Syrian Refugees Face Bleak Winter
by James Brooke December 14, 2012
Almost two years of fighting in Syria has forced more than half a million Syrians to flee to safety in neighboring countries - Turkey, Lebanon, Iraq and Jordan. According to the United Nations High Commissioner for Refugees, the largest number, more than 150,000, are in Lebanon.
Snow already covers the peaks of the scenic Mount Lebanon range. But down below, in a truck parking lot here, the Khalid family has no money to buy kerosene to heat their new home - a converted tool shed.
As nighttime temperatures fall to freezing, this family of Syrian refugees huddles 15 in one room, trying to sleep. Um Khalid, the family matriarch, said their choice is between food or heat.
She said the family spent almost all their money escaping from Damascus, only 50 kilometers east of here.
She cradles her two-week-old granddaughter, Nimar. The baby was born just before a shell destroyed her family's house in a Damascus suburb. Although Nimar's mother had a Caesarean, she had to walk for two days in their journey to Lebanon.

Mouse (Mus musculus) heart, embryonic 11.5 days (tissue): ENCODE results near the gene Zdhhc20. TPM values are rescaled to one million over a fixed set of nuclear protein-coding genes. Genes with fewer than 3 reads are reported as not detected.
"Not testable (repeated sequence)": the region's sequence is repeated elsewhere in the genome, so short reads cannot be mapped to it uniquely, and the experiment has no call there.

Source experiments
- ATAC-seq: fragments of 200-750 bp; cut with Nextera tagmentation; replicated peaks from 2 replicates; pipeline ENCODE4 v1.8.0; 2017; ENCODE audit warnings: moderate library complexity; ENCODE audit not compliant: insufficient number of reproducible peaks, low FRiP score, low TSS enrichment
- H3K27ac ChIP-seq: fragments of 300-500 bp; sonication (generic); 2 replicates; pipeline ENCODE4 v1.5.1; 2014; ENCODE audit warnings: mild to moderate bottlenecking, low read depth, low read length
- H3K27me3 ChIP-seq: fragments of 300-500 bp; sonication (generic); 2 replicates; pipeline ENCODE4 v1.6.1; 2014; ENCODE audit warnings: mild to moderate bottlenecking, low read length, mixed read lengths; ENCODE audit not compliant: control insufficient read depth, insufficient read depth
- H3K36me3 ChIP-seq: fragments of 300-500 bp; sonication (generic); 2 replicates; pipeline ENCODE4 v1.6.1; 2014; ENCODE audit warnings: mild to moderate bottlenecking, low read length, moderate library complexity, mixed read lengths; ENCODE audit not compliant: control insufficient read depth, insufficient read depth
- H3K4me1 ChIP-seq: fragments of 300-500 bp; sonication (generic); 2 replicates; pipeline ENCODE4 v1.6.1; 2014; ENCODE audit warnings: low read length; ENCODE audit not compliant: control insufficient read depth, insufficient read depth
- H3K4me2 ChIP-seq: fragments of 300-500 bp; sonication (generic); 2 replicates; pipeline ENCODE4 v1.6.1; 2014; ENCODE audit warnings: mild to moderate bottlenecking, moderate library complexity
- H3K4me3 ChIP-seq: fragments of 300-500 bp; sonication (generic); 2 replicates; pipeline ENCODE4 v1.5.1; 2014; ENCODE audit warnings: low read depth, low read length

Abo Khalid, Nimar's father, stands on crutches. He said he was shot in the leg by Syrian government troops.
The Khalids are part of a steady exodus of Syrians fleeing increased fighting around Damascus, a city with a peacetime population of 1.7 million people. At Lebanon's border control checkpoint here, cars with Syrian license plates wait in long lines. Drivers stand for hours in a crowded passport control office, waiting to get their families stamped into Lebanon.
In town, refugees crowd outside a local Islamic charity that distributes mattresses, blankets, rugs and soap.
One man, Mahmoud, said he fled Syria with his wife and two daughters after government troops massacred people in a nearby village.
He said the U.N. refugee relief agency gives families $31 per person per month. But this money goes for food and rent, leaving nothing left over for heating fuel.
Easily half of Syria's refugees are children. The lucky ones find seats in this crowded school.
But Deeb Abdel Khalik, director of the school and of the distribution center, worries about the human consequences of a full-fledged battle for Damascus. He knows that the first destination for refugees will be this already overburdened Lebanese border town.
He fears that a massive dislocation of hundreds of thousands of people could come at the hardest time of year - winter.
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